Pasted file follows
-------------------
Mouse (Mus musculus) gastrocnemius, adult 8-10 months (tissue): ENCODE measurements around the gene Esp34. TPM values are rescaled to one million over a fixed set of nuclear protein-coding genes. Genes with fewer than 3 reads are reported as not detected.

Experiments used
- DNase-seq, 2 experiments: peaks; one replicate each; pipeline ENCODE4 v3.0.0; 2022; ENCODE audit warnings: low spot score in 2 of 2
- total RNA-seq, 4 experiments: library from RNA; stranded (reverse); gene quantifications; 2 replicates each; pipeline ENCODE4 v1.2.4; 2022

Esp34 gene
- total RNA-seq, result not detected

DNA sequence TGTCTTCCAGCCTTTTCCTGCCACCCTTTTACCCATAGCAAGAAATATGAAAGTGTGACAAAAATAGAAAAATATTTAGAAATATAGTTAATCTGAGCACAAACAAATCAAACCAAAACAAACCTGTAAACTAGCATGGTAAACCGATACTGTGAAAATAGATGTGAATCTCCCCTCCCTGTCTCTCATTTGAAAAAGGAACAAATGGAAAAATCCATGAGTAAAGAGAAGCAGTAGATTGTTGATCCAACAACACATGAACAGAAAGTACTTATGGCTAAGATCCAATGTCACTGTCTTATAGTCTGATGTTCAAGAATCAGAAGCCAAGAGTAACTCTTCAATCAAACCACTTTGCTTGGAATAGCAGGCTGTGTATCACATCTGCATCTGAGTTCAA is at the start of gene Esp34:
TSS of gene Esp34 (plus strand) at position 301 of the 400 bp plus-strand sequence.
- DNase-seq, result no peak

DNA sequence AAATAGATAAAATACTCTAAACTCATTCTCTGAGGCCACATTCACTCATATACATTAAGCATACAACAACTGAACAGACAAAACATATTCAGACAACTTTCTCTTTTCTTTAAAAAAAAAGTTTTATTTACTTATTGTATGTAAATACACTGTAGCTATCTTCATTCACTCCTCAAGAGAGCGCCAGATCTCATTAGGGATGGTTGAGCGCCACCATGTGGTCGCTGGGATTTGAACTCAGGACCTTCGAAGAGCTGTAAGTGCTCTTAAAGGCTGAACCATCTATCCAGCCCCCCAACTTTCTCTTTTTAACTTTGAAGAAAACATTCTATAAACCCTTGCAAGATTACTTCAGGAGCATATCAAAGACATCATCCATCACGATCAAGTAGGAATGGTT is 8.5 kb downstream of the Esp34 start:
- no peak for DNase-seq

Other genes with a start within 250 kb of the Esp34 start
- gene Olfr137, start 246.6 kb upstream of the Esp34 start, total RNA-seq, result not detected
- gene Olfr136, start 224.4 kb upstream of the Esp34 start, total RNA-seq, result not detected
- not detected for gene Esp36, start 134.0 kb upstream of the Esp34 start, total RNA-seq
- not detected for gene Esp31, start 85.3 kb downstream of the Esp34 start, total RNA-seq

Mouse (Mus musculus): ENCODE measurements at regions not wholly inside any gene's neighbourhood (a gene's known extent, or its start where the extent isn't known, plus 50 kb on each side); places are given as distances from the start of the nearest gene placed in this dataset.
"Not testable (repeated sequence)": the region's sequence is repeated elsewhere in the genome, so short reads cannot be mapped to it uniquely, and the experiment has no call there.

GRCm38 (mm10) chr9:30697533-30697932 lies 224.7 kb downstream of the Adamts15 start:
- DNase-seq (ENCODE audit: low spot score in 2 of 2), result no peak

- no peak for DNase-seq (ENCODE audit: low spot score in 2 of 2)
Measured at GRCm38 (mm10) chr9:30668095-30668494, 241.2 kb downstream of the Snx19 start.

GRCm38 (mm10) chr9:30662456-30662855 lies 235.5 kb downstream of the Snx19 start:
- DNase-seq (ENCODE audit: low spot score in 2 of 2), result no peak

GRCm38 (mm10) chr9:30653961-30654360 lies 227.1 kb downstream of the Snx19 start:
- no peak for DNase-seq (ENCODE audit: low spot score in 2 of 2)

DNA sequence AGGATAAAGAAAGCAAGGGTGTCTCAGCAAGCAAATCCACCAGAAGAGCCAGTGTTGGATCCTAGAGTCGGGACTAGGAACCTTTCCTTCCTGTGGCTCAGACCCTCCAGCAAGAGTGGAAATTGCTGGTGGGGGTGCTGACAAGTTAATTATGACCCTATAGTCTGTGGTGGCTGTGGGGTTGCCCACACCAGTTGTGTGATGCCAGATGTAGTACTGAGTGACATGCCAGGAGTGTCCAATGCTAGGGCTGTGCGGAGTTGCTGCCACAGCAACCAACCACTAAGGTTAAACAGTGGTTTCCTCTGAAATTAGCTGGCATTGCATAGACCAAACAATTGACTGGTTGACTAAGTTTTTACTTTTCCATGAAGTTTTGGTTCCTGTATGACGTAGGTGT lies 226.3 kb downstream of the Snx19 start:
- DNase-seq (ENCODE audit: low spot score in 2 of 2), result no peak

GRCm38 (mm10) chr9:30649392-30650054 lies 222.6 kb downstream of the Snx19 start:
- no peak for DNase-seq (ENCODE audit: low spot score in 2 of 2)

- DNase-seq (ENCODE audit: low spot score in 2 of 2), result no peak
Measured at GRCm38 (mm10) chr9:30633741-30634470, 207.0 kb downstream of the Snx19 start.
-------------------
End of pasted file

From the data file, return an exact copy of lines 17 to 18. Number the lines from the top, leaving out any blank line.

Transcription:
Mouse (Mus musculus): ENCODE measurements at regions not wholly inside any gene's neighbourhood (a gene's known extent, or its start where the extent isn't known, plus 50 kb on each side); places are given as distances from the start of the nearest gene placed in this dataset.
"Not testable (repeated sequence)": the region's sequence is repeated elsewhere in the genome, so short reads cannot be mapped to it uniquely, and the experiment has no call there.